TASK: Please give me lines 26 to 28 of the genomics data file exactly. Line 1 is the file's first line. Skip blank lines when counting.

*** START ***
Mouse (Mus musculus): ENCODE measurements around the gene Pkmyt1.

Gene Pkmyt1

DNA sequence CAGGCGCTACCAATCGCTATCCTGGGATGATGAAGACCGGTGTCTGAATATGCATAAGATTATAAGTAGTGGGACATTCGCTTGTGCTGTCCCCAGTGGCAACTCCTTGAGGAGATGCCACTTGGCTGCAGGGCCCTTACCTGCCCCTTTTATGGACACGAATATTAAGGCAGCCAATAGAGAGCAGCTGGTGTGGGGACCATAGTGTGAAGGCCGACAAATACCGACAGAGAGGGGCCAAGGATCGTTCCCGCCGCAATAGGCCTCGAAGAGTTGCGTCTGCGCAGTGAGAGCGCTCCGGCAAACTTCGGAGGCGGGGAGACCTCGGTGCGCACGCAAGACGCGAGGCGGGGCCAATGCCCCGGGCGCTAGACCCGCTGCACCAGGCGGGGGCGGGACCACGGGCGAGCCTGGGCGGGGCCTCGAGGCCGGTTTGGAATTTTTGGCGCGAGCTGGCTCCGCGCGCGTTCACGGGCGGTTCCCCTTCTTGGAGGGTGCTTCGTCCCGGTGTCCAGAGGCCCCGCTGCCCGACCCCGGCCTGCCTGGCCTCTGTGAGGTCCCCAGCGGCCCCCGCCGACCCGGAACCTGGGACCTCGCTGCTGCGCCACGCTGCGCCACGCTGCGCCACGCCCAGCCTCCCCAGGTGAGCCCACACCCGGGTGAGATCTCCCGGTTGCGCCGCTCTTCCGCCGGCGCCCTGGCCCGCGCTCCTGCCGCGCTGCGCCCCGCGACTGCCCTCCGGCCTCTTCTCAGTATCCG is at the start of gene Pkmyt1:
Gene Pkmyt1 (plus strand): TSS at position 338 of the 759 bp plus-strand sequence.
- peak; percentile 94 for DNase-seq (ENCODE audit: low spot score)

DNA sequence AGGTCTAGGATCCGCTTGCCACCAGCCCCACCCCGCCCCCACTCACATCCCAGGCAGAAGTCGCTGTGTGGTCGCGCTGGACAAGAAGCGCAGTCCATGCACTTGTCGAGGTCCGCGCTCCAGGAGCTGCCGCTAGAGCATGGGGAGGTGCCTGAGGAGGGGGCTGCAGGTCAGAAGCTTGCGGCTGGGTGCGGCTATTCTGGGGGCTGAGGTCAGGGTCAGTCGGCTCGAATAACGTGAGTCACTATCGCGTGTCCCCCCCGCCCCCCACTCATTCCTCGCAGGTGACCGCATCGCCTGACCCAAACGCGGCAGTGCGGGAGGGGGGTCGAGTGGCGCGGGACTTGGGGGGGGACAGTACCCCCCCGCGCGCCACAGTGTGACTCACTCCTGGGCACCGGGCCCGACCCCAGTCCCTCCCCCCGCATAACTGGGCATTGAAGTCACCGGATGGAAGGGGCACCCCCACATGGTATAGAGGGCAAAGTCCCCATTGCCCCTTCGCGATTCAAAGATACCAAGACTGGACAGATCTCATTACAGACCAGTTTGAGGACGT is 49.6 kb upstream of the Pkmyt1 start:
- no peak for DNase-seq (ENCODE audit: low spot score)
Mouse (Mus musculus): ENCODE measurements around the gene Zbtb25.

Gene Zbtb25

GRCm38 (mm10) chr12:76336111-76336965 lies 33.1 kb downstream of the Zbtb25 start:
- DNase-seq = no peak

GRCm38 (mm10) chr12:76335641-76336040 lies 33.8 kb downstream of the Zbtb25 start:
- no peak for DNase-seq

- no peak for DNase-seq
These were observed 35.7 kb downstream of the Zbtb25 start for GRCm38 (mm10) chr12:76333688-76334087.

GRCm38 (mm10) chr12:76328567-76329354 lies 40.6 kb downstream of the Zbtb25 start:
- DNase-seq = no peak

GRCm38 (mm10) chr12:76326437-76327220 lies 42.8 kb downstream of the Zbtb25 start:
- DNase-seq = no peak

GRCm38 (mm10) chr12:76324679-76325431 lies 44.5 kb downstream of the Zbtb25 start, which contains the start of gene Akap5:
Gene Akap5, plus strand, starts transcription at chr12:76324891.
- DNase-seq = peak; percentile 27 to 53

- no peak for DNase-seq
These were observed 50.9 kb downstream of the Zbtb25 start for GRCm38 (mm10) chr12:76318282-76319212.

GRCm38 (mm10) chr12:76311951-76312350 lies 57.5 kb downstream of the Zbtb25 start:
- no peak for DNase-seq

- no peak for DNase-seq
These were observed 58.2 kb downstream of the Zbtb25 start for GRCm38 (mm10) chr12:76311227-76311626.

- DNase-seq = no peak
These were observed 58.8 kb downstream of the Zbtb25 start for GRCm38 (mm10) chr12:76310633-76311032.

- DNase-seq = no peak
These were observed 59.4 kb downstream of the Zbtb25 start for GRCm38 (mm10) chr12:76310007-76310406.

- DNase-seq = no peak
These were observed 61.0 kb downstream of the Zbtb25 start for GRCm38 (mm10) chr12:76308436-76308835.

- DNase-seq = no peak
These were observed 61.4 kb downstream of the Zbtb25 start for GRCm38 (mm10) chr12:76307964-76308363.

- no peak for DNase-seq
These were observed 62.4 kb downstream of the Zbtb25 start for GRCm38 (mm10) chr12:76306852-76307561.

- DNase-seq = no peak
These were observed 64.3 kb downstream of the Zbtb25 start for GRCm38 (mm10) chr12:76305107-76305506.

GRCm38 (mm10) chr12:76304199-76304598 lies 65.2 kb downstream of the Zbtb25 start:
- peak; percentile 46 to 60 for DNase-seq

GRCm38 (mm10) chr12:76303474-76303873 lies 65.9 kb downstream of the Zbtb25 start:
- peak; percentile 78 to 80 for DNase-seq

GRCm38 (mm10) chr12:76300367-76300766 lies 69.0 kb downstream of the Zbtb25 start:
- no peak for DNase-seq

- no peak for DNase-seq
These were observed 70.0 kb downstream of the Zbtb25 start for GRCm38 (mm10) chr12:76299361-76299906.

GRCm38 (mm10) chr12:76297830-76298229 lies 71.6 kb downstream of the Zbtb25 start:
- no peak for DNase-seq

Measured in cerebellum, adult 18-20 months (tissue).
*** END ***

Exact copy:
- no peak for DNase-seq

- no peak for DNase-seq
These were observed 58.2 kb downstream of the Zbtb25 start for GRCm38 (mm10) chr12:76311227-76311626.